What the heck is LG doing and why is no one excited about the LG V40 ThinQ?

This article may contain personal views and opinion from the author.
What the heck is LG doing and why is no one excited about the LG V40 ThinQ?
The G7 ThinQ was not a bad phone, but it was easily forgettable

HMD Global has just officially joined the massive crowd of companies planning to unveil exciting new devices next month, scheduling a mysterious Nokia smartphone announcement event for October 4.

Wait, but wasn't there something else already slated for that date? No, Google, Razer, and Samsung will need to share the spotlight the following week, while the Huawei Mate 20 and OnePlus 6T are expected out on the 16th and 17th respectively.

Oh, that’s right, there’s also an LG V40 ThinQ in the pipeline. How could one possibly forget about that? Well, it’s actually pretty simple, considering this feels like the company’s 100th high-end release of the year.

That’s obviously not the case, but the V40 ThinQ does follow in the footsteps of the V30S ThinQ, G7 ThinQ, and V35 ThinQ. Not to mention last year’s V30 has aged quite gracefully, offering extremely good value for your money at a discounted price of $480 over on Amazon.

Unfortunately, this all means there’s minimal excitement around the upcoming V40 ThinQ announcement. LG has nobody to blame but itself and a series of wrong moves, failed experiments, and poor business decisions for the company’s shrinking relevance in the global mobile industry.

Follow the money

Remember when LG was a big-shot smartphone vendor? You don’t? That’s probably because the consumer electronics giant never prioritized its mobile division. Like compatriot and arch-rival Samsung, LG is involved in many businesses, including home entertainment products, home appliances, vehicle components, and screen manufacturing. 

Of course, LG Display and LG Electronics are separate LG Corporation-owned entities, so technically, securing that big iPhone OLED supply contract didn't hinder the activity of LG Mobile in any way.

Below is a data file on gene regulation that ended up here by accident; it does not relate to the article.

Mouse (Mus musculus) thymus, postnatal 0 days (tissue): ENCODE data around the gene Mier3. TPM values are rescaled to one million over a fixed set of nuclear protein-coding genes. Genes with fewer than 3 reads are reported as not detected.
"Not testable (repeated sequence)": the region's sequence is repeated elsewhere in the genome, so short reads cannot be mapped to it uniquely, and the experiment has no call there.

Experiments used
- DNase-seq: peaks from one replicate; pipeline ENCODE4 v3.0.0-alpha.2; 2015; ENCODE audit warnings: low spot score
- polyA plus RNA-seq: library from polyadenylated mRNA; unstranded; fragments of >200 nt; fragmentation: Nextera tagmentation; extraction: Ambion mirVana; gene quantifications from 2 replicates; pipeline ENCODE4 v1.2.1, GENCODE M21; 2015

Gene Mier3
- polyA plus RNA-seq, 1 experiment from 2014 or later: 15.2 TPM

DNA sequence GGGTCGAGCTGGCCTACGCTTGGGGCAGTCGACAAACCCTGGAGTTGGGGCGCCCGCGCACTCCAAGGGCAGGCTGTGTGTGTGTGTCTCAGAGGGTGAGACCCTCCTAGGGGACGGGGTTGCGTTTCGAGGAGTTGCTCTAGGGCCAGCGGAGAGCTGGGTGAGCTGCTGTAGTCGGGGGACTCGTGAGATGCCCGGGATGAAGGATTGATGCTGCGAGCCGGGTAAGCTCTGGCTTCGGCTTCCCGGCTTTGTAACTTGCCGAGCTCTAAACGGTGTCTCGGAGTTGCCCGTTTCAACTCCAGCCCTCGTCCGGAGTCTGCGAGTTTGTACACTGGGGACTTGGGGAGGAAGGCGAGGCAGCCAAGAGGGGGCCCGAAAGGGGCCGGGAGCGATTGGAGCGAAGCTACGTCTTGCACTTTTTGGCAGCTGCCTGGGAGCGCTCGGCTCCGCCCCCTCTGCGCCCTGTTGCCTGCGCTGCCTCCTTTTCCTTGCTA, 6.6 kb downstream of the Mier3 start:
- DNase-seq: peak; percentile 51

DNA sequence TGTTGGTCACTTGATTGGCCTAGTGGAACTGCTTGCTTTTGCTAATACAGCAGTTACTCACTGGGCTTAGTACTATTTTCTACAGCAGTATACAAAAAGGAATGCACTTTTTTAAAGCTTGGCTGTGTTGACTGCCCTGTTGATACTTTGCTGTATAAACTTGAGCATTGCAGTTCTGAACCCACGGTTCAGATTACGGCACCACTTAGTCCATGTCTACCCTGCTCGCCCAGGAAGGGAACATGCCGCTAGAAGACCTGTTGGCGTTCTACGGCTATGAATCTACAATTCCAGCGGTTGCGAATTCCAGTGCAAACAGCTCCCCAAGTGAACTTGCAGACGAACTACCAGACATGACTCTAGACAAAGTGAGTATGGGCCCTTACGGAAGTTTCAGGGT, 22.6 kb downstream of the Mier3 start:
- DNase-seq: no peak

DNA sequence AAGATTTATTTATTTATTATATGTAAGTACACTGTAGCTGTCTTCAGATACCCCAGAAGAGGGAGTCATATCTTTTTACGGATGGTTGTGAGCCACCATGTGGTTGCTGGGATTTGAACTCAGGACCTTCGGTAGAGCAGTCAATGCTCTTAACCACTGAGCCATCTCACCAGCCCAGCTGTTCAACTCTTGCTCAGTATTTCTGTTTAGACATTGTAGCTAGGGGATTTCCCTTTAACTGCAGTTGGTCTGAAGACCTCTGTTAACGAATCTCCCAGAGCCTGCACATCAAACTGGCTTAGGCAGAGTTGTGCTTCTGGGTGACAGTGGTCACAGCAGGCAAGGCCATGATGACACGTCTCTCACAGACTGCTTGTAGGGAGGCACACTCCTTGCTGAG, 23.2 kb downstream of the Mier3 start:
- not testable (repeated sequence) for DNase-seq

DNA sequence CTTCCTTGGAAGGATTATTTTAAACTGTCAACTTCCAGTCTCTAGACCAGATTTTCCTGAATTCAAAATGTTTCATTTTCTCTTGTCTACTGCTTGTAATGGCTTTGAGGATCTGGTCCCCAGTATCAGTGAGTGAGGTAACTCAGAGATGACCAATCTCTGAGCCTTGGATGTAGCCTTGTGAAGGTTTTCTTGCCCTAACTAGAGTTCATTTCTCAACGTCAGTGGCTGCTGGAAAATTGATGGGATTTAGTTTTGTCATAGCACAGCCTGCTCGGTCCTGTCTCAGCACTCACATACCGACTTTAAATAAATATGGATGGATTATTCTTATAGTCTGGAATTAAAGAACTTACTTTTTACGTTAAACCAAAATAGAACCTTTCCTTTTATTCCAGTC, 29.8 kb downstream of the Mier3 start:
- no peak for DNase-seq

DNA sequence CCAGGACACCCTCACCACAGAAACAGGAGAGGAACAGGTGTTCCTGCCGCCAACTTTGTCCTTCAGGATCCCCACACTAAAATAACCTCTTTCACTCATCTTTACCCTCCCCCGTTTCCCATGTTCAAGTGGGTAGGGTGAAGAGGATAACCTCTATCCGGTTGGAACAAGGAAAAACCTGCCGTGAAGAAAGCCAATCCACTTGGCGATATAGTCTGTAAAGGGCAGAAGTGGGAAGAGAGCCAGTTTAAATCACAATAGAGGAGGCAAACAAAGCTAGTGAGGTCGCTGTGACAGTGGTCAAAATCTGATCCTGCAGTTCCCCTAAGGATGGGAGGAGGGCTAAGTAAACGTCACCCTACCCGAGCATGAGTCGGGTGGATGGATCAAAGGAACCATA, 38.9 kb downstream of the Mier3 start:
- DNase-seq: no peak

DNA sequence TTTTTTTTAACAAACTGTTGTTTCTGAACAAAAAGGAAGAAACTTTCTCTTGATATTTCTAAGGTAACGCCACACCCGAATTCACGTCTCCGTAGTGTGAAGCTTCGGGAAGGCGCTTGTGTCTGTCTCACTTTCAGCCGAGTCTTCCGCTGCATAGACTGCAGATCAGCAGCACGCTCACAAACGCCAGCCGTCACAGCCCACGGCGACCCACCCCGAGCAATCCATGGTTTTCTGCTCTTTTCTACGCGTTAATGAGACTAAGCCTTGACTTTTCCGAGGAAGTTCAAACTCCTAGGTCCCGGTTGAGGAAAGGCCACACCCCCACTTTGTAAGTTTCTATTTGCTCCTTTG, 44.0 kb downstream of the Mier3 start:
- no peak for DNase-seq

But even with LG Electronics resources merely shared between Home Entertainment, Mobile Communications, Vehicle Components, and Business-to-Business departments, the smartphone division was often treated as a secondary experiment.

Incredibly enough, the business thrived even so, and at one point half a decade ago, LG was the world’s third-largest smartphone vendor, yielding a decent profit from its “Mobile Communications Company.”
But the Home Entertainment and Home Appliance “companies” generated more money, so naturally, LG Electronics kept its focus on growing those particular departments. Fast forward to Q2 2018, and overall profits are at “all-time record highs” thanks to TVs, washing machines, and refrigerators. Meanwhile, LG smartphones have been in the red for a mind-boggling four years now, with sales numbers on a steep downward trajectory as well.

It’s decision time

What’s the big difference between Samsung and LG? When it comes to smartphones, probably timing. And courage. Not necessarily the courage to release original designs, mind you. In a way, 2016’s LG G5 was a bigger risk than, say, 2011’s Galaxy Note, completely reimagining the look of the company’s main flagship handset.

The modular G5 flopped spectacularly, leaving LG in a very vulnerable position as the V series wasn’t considered a mainstream product family yet. In fact, the experimental G5 came just months after a curious V10 with a Second Screen gimmick, dual selfie cameras way ahead of their time, and a build quality that could only be described as a mixed bag.

The V20 followed with a radically different but similarly unconventional design, while the G6 packed an outdated processor right off the bat. That’s quite a history of bad decision making, and when LG finally got a high-end phone right... it followed that up with the mediocre G7 ThinQ.

It’s pretty clear now that the G7 ThinQ should have been canceled, as LG originally intended. The V30 had amazing potential, but astoundingly bad marketing and sub-par distribution harmed its mass appeal beyond repair. Now the V40 ThinQ is coming to (lightly) upgrade the V35 ThinQ, and the market is simply too crowded for LG to stand out.